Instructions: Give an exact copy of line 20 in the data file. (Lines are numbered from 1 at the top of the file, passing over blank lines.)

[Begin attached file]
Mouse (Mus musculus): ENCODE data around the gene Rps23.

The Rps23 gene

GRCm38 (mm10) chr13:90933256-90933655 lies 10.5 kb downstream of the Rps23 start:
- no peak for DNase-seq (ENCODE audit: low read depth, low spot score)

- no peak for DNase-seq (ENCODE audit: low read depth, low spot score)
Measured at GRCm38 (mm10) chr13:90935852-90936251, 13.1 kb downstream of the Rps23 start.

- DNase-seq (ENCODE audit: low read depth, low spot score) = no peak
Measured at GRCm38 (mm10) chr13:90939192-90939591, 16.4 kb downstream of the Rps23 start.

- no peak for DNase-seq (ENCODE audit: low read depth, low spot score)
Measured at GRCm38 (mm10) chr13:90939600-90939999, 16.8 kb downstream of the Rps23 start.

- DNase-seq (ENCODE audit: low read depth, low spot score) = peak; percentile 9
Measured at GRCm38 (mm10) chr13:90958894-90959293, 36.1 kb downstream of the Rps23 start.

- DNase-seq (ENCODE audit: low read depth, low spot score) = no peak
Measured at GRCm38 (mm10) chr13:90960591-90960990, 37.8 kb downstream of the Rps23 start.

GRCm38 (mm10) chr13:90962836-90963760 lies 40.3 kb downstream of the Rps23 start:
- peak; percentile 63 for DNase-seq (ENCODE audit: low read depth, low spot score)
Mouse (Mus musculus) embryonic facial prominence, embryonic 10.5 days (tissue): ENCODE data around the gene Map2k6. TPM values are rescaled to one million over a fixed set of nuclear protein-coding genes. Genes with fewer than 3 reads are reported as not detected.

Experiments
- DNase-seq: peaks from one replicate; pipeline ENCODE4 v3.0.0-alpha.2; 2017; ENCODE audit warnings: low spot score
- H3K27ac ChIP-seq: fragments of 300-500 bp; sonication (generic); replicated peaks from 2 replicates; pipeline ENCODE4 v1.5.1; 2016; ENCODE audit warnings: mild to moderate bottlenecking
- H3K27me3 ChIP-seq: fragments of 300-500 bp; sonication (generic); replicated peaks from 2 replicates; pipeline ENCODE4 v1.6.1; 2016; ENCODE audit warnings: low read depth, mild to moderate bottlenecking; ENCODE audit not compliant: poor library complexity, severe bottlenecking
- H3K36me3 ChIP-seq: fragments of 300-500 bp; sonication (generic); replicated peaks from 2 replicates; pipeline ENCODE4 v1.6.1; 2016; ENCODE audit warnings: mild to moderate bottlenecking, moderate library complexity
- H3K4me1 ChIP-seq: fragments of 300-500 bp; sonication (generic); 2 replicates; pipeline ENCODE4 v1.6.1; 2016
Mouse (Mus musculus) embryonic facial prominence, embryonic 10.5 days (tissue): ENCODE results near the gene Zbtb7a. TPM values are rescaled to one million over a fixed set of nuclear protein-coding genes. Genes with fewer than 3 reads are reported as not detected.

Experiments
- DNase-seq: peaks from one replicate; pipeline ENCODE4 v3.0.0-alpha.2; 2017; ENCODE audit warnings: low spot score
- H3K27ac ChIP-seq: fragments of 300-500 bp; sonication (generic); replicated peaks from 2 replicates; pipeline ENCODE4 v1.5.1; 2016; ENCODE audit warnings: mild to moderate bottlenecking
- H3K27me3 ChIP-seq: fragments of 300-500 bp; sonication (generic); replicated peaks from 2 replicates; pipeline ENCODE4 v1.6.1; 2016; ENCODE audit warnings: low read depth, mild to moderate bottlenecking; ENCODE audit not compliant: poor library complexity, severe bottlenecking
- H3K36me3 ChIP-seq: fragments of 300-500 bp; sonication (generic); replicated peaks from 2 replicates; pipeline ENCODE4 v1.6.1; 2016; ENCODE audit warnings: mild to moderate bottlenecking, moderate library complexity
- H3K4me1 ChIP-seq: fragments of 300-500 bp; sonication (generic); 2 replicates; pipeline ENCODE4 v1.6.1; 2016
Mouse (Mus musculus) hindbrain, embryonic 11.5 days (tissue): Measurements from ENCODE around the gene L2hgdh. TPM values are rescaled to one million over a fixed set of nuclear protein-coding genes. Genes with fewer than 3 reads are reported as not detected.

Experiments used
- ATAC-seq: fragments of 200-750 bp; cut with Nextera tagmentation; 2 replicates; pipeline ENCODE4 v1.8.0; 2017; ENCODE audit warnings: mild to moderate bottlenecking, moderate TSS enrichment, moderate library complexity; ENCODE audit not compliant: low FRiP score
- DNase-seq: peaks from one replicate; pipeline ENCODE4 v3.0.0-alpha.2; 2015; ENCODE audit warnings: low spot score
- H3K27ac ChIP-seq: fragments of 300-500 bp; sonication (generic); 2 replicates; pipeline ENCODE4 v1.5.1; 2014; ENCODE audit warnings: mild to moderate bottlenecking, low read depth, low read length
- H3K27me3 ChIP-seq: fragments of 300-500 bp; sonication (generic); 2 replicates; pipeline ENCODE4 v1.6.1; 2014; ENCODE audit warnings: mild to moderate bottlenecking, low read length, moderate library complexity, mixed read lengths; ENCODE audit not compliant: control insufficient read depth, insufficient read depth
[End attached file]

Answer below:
- H3K27ac ChIP-seq: fragments of 300-500 bp; sonication (generic); replicated peaks from 2 replicates; pipeline ENCODE4 v1.5.1; 2016; ENCODE audit warnings: mild to moderate bottlenecking